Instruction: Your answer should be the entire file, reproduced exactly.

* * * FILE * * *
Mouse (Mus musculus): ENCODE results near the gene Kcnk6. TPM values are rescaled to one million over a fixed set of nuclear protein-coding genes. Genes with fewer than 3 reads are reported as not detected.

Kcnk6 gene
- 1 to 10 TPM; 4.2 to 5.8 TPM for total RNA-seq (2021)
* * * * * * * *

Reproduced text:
Mouse (Mus musculus): ENCODE results near the gene Kcnk6. TPM values are rescaled to one million over a fixed set of nuclear protein-coding genes. Genes with fewer than 3 reads are reported as not detected.

Kcnk6 gene
- 1 to 10 TPM; 4.2 to 5.8 TPM for total RNA-seq (2021)